Lack of immune response after oral application with recombinant B. subtilis spores in mice. a Schematic representation of tapA operon carrying E. granulosus immunogenic peptide EgTrp fused in frame at the 3’end of tasA. tapA, anchoring and assembly protein; sipW, signal peptidase and tasA, main protein matrix. The amino acid region corresponding to the immunogenic peptide is indicated. For simplicity of the figures, TasA-(102-207)EgTrp is named as (102-207)EgTrp. Diagram not to scale. b Schematic schedule for the oral application of recombinant B. subtilis spores in mice. Three groups of six animals each were orally provided with (i) saline solution (placebo), spores of B. subtilis tasA/sinR and (iii) spores of B. subtilis (102-207)EgTrp. The animals were orally applied with 5 × 1010 CFU per dose on days 1, 21, 42. Feces were collected daily from days 1–6 and on days 20, 41 and 50. Quantification of a daily number of spores in feces of mice of the indicated groups after day 1 (c) and on days 20, 41 and 50 (d) post-oral application. All data are represented as mean ± SEM. The local intestinal humoral immune response, fecal sIgA (e) and serological IgA (f) were obtained by indirect ELISA coated with biofilm extract of B. subtilis (102-207)EgTrp, biofilm extract of B. subtilis tasA/sinR, recombinant H6-EgTrp or recombinant H6-mCherry. The tested animal groups are indicated

Reduction of the intestinal microbiota favors local immune response after oral application of recombinant B. subtilis spores in mice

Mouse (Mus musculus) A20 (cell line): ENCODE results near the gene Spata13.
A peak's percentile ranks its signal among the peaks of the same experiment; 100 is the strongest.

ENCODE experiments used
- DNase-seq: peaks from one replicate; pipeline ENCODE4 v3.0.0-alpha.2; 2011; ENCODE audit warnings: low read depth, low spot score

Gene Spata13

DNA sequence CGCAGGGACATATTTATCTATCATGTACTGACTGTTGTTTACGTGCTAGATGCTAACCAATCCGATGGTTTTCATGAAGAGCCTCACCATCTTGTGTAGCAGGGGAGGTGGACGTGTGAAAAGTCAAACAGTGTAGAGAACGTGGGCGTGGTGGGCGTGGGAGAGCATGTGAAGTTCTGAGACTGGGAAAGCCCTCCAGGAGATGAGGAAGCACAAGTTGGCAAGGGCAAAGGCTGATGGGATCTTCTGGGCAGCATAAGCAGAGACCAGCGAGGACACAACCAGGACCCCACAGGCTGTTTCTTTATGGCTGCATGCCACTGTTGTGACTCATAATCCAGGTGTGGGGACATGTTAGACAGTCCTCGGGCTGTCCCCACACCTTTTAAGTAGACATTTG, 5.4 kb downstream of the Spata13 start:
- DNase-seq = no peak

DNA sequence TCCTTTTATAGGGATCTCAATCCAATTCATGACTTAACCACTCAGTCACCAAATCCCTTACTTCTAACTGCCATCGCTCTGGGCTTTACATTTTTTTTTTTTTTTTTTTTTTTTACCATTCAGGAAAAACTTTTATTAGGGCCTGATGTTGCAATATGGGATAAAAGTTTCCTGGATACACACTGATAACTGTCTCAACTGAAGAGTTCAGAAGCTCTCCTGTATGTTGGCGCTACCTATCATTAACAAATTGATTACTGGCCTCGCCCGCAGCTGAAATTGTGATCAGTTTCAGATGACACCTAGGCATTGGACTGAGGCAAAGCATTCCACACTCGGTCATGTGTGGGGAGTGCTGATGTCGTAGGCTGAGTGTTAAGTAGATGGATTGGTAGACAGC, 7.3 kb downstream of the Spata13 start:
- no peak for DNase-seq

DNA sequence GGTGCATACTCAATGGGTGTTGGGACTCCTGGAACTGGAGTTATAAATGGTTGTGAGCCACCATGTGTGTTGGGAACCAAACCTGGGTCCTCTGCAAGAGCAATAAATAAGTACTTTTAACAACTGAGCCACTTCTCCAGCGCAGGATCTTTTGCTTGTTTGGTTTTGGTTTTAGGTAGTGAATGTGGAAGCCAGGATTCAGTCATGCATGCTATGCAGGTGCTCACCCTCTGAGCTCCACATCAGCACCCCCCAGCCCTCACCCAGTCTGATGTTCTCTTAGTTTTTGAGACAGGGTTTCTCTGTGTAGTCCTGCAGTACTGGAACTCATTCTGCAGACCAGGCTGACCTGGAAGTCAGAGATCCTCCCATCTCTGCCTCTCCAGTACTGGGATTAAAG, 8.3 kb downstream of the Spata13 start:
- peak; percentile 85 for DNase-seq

To stimulate the GALT with a consequent elicitation of a humoral immune response against the presented antigens, the spores of B. subtilis require a niche where to germinate, colonize and form a biofilm. However, the efficiency of this process may be severely hampered by the densely populated host intestinal microbiota, which could be actively competing for the same niche. We hypothesized that this competition could be of different nature such as for nutrient availability [24] or space competition, impeding the colonization of new bacterial species [25]. In any of these circumstances, the reduction of the intestinal microbiota before the oral application of recombinant spores of B. subtilis could provide a chance for successful colonization and subsequent biofilm formation, which in turn may elicit a local humoral immune response. To test this hypothesis, we treated mice for five consecutive days with an antibiotic cocktail [26]. The effective reduction of the intestinal microbiota was corroborated by the absence of bacterial colonies isolated from feces in three different culture media such as Luria-Bertani, brain heart infusion and nutrient broth (Additional file 3: Figure S3 a, b and c). Of note, the antibiotic treatment had no detrimental effect on the mice health as denoted by similar bodyweight among untreated and treated animals (Additional file 3: Figure S3d). Thus, as described in Fig. 2a, all groups of mice were first treated for 5 days with an antibiotic cocktail, followed by three oral applications of 5 × 1010 CFU of recombinant spores per dose on days 1, 21 and 42. All animals were sacrificed on day 50. The animals were divided, as above, into three experimental groups: (i) placebo, (ii) tasA/sinR and (iii) (102-207)EgTrp. As in the previous experiment, mice shed recombinant spores until the fourth day from the first oral application (Fig. 2b). The number of recombinant spores retained in the gut was 99.9% for B. subtilis tasA/sinR and 97.6% for (102-207)EgTrp. Surprisingly, recombinant spores from both tasA/sinR and (102-207)EgTrp groups were readily detected at day 50 in the mice feces (Fig. 2c). The local intestinal humoral immunity was determined using an indirect ELISA coated with either an EgTrp biofilm extract, tasA/sinR biofilm extract, recombinant H6-EgTrp or recombinant H6-mCherry. Interestingly, the secretory IgA (sIgA) isolated from feces of mice of the (102-207)EgTrp group recognized specifically the biofilm extracts harboring the heterologous expression of the immunogenic peptide EgTrp (Fig. 2d). In the same conditions, no recognition by sIgA isolated from mice feces of the placebo and tasA/sinR groups was observed for EgTrp expressed in biofilm extracts. Importantly, the lack of TasA and SinR in biofilm extracts (i.e., tasA/sinR biofilm extracts), resulted in no local humoral response for the three tested groups. Additionally, no response for sIgA was obtained for H6-EgTrp or H6-mCherry. Mice did not induce any serological humoral immune response for the tested antigens in an IgG (Additional file 1: Figure S1b) or IgA context (Fig. 2e). Between the experimental groups, no differences were observed in animal body weight (Additional file 2: Figure S2d), as well as no signs of diarrhea, hypothermia or mastocytosis after pretreatment with antibiotics, followed by oral application of recombinant B. subtilis spores.